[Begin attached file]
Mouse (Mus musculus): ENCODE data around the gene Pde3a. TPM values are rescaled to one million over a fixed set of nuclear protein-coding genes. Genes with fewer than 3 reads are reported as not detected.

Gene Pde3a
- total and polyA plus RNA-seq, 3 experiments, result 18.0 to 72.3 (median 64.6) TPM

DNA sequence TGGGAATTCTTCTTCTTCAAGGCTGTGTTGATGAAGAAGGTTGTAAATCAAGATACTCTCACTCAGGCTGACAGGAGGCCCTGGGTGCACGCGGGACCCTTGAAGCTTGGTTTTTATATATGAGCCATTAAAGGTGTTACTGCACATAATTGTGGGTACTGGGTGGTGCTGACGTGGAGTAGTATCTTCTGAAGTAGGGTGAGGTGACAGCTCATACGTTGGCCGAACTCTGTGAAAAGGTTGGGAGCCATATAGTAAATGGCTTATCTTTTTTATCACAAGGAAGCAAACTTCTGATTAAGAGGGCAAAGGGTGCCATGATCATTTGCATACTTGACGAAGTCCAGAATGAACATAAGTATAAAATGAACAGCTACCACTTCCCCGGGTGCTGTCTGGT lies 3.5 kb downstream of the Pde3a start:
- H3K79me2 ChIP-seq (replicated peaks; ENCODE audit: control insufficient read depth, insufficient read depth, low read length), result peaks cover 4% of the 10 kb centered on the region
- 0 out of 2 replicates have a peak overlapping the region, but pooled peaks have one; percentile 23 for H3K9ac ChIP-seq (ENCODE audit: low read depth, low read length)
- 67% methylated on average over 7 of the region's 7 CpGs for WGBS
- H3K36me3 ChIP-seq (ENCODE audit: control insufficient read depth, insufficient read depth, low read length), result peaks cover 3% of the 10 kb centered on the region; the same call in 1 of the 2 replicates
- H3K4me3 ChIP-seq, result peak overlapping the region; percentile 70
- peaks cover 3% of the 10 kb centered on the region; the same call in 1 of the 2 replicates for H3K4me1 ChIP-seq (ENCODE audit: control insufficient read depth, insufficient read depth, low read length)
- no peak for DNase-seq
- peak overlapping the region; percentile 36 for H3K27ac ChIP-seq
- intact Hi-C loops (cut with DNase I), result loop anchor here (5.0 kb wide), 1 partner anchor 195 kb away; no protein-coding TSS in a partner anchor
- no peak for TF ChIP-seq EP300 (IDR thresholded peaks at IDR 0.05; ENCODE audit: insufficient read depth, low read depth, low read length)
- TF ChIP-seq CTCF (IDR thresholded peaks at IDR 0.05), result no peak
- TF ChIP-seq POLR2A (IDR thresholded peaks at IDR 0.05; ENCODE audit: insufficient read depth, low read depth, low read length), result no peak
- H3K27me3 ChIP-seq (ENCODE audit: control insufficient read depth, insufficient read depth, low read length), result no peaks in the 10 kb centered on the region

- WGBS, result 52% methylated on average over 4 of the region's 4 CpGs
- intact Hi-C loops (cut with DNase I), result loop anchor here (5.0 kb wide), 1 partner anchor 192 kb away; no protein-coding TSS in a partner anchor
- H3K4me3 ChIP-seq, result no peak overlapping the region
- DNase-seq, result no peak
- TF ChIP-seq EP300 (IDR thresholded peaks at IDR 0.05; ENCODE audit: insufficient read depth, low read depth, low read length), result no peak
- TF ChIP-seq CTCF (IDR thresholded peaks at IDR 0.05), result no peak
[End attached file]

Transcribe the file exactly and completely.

Mouse (Mus musculus): ENCODE data around the gene Pde3a. TPM values are rescaled to one million over a fixed set of nuclear protein-coding genes. Genes with fewer than 3 reads are reported as not detected.

Gene Pde3a
- total and polyA plus RNA-seq, 3 experiments, result 18.0 to 72.3 (median 64.6) TPM

DNA sequence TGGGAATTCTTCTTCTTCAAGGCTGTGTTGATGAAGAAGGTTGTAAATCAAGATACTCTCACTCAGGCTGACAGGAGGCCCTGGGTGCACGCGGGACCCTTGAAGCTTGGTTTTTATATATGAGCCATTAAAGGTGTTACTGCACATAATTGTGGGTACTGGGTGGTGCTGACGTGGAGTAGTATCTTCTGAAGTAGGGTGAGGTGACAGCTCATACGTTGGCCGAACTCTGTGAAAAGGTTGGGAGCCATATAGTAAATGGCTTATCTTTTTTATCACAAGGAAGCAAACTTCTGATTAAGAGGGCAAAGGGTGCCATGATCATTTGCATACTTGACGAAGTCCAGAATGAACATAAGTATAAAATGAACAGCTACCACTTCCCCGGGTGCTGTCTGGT lies 3.5 kb downstream of the Pde3a start:
- H3K79me2 ChIP-seq (replicated peaks; ENCODE audit: control insufficient read depth, insufficient read depth, low read length), result peaks cover 4% of the 10 kb centered on the region
- 0 out of 2 replicates have a peak overlapping the region, but pooled peaks have one; percentile 23 for H3K9ac ChIP-seq (ENCODE audit: low read depth, low read length)
- 67% methylated on average over 7 of the region's 7 CpGs for WGBS
- H3K36me3 ChIP-seq (ENCODE audit: control insufficient read depth, insufficient read depth, low read length), result peaks cover 3% of the 10 kb centered on the region; the same call in 1 of the 2 replicates
- H3K4me3 ChIP-seq, result peak overlapping the region; percentile 70
- peaks cover 3% of the 10 kb centered on the region; the same call in 1 of the 2 replicates for H3K4me1 ChIP-seq (ENCODE audit: control insufficient read depth, insufficient read depth, low read length)
- no peak for DNase-seq
- peak overlapping the region; percentile 36 for H3K27ac ChIP-seq
- intact Hi-C loops (cut with DNase I), result loop anchor here (5.0 kb wide), 1 partner anchor 195 kb away; no protein-coding TSS in a partner anchor
- no peak for TF ChIP-seq EP300 (IDR thresholded peaks at IDR 0.05; ENCODE audit: insufficient read depth, low read depth, low read length)
- TF ChIP-seq CTCF (IDR thresholded peaks at IDR 0.05), result no peak
- TF ChIP-seq POLR2A (IDR thresholded peaks at IDR 0.05; ENCODE audit: insufficient read depth, low read depth, low read length), result no peak
- H3K27me3 ChIP-seq (ENCODE audit: control insufficient read depth, insufficient read depth, low read length), result no peaks in the 10 kb centered on the region

- WGBS, result 52% methylated on average over 4 of the region's 4 CpGs
- intact Hi-C loops (cut with DNase I), result loop anchor here (5.0 kb wide), 1 partner anchor 192 kb away; no protein-coding TSS in a partner anchor
- H3K4me3 ChIP-seq, result no peak overlapping the region
- DNase-seq, result no peak
- TF ChIP-seq EP300 (IDR thresholded peaks at IDR 0.05; ENCODE audit: insufficient read depth, low read depth, low read length), result no peak
- TF ChIP-seq CTCF (IDR thresholded peaks at IDR 0.05), result no peak